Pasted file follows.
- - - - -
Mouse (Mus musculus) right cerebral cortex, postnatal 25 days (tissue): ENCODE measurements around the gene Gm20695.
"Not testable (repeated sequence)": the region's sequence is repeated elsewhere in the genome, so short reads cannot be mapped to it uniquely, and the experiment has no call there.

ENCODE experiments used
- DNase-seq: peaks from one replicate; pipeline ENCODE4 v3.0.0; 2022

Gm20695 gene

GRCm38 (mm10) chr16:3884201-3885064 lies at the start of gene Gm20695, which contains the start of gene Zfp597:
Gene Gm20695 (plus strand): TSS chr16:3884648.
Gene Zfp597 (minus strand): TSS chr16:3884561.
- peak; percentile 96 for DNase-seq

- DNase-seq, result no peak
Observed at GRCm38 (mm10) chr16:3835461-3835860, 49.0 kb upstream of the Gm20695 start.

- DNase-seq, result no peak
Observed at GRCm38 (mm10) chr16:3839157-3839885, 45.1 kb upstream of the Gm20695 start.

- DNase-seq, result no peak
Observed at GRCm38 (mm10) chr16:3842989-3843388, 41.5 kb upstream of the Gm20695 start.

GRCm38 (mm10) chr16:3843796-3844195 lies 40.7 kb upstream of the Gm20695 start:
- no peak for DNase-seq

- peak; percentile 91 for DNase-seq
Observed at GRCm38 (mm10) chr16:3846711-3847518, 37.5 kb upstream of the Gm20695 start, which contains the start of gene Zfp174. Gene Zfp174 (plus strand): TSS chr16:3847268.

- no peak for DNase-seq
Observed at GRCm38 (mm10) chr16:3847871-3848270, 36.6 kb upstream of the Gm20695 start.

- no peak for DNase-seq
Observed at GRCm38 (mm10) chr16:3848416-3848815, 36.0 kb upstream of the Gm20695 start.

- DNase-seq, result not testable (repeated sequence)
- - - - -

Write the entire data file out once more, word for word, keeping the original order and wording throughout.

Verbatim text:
Mouse (Mus musculus) right cerebral cortex, postnatal 25 days (tissue): ENCODE measurements around the gene Gm20695.
"Not testable (repeated sequence)": the region's sequence is repeated elsewhere in the genome, so short reads cannot be mapped to it uniquely, and the experiment has no call there.

ENCODE experiments used
- DNase-seq: peaks from one replicate; pipeline ENCODE4 v3.0.0; 2022

Gm20695 gene

GRCm38 (mm10) chr16:3884201-3885064 lies at the start of gene Gm20695, which contains the start of gene Zfp597:
Gene Gm20695 (plus strand): TSS chr16:3884648.
Gene Zfp597 (minus strand): TSS chr16:3884561.
- peak; percentile 96 for DNase-seq

- DNase-seq, result no peak
Observed at GRCm38 (mm10) chr16:3835461-3835860, 49.0 kb upstream of the Gm20695 start.

- DNase-seq, result no peak
Observed at GRCm38 (mm10) chr16:3839157-3839885, 45.1 kb upstream of the Gm20695 start.

- DNase-seq, result no peak
Observed at GRCm38 (mm10) chr16:3842989-3843388, 41.5 kb upstream of the Gm20695 start.

GRCm38 (mm10) chr16:3843796-3844195 lies 40.7 kb upstream of the Gm20695 start:
- no peak for DNase-seq

- peak; percentile 91 for DNase-seq
Observed at GRCm38 (mm10) chr16:3846711-3847518, 37.5 kb upstream of the Gm20695 start, which contains the start of gene Zfp174. Gene Zfp174 (plus strand): TSS chr16:3847268.

- no peak for DNase-seq
Observed at GRCm38 (mm10) chr16:3847871-3848270, 36.6 kb upstream of the Gm20695 start.

- no peak for DNase-seq
Observed at GRCm38 (mm10) chr16:3848416-3848815, 36.0 kb upstream of the Gm20695 start.

- DNase-seq, result not testable (repeated sequence)